It is estimated that the number of drug users in sub-Sahara Africa that inject drugs has reached 1.78 million and an estimated 221,000 injecting drug users are living with HIV.

About 230 million people, or 5 per cent of the world?s adult population, are estimated to have used an illicit drug at least once in 2010. Problem drug users number about 27 million, which is 0.6 per cent of the world adult population, it notes.

The United Nations Office on Drugs and Crime (UNODC)  2012 World Drug Report launched last week indicates that the numbers of drug-related deaths in Africa average between 13,000 ? 41,000 per year.

According to the report, experts from African States who reported to the UNODC perceived a substantial increase in the use of all illicit drugs after 2005.

The report also shows that the most commonly used drug in Africa continues to be cannabis, followed by Amphetamine-type stimulants (ATS).

?The annual prevalence of cannabis use in Africa, particularly in West and Central Africa, is much higher than the global average,? it says.

The report notes that drug use appears to be spilling over into countries lying on trafficking routes, such as in West and Central Africa, which is witnessing increasing numbers of cocaine users.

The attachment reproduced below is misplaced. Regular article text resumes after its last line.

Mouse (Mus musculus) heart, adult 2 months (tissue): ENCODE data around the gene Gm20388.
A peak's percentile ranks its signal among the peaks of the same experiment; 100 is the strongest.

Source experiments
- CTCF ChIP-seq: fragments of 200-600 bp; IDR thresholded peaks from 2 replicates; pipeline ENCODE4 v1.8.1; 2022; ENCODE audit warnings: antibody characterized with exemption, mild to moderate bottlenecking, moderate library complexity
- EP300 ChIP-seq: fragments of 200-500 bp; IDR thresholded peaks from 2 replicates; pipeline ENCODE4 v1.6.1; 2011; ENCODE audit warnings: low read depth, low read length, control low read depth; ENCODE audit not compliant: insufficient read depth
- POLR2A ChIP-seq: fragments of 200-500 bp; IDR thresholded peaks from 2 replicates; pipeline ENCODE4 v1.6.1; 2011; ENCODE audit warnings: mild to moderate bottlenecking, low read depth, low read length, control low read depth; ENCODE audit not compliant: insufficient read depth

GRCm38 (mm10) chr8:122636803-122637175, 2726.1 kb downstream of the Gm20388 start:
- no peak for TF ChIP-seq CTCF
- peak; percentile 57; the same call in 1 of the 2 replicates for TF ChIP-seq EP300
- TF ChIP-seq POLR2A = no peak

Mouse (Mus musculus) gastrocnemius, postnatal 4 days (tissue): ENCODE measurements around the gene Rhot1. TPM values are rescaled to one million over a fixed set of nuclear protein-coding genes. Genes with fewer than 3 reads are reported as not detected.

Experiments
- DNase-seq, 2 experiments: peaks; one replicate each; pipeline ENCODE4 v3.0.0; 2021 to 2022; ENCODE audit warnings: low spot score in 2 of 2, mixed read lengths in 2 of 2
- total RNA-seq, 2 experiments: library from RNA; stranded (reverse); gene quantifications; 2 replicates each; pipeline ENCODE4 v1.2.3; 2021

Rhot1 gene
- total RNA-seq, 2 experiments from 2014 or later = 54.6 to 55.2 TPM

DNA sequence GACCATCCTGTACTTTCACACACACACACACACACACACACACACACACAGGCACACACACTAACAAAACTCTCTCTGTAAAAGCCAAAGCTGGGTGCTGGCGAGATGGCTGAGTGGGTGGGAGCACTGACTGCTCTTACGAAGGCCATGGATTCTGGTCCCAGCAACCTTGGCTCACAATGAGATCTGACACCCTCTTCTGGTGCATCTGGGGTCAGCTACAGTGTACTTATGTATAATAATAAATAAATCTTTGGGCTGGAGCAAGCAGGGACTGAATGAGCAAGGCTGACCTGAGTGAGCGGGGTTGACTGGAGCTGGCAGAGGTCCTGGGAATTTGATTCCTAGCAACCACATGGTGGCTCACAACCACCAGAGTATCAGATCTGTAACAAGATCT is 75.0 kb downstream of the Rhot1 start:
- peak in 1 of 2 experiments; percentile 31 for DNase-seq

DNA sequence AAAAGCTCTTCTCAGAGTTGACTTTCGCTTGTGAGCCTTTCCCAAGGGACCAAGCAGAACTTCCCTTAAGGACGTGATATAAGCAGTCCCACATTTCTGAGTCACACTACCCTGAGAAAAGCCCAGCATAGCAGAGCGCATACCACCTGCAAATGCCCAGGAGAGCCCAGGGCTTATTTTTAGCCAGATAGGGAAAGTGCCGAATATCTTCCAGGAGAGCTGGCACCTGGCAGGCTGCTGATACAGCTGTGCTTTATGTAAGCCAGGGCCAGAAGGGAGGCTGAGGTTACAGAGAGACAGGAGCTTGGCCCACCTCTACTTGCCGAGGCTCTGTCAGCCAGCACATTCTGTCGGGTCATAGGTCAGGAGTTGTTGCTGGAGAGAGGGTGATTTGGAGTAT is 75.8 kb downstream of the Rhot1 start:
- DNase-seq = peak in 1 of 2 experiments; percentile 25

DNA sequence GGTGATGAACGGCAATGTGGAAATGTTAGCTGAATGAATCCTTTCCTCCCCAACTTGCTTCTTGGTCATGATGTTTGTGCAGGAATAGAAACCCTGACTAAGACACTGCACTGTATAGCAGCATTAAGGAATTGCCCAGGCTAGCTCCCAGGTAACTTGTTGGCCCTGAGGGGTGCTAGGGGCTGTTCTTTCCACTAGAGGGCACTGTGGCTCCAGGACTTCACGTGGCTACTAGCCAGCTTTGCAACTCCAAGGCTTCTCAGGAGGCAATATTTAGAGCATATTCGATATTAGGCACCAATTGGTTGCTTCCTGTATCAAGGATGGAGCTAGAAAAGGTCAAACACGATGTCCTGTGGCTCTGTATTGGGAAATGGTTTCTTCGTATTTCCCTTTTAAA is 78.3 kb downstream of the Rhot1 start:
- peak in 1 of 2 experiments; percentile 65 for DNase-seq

?The increasing use of heroin and drug injecting is also emerging as an alarming trend, particularly in Eastern Africa,? it adds.

Throughout the world, the report says, illicit drug use appears to be generally stable, though it continues to be rising in several developing countries. Heroin, cocaine and other drugs kill around 0.2 million people each year, shattering families and bringing misery to thousands of other people.

?Illicit drugs undermine economic and social development and contribute to crime, instability, insecurity and the spread of HIV,? it says.

The report states that global opium production amounted to 7,000 tons in 2011. That is more than a fifth less than the peak of 2007 but an increase from the low level of 2010, the year in which a plant disease destroyed almost half of the opium harvest in Afghanistan, which continues to be the world?s biggest producer. The total area under coca bush cultivation in the world fell by 18 per cent between 2007 and 2010 and by 33 per cent since 2000.

By Emmanuel K. Dogbevi

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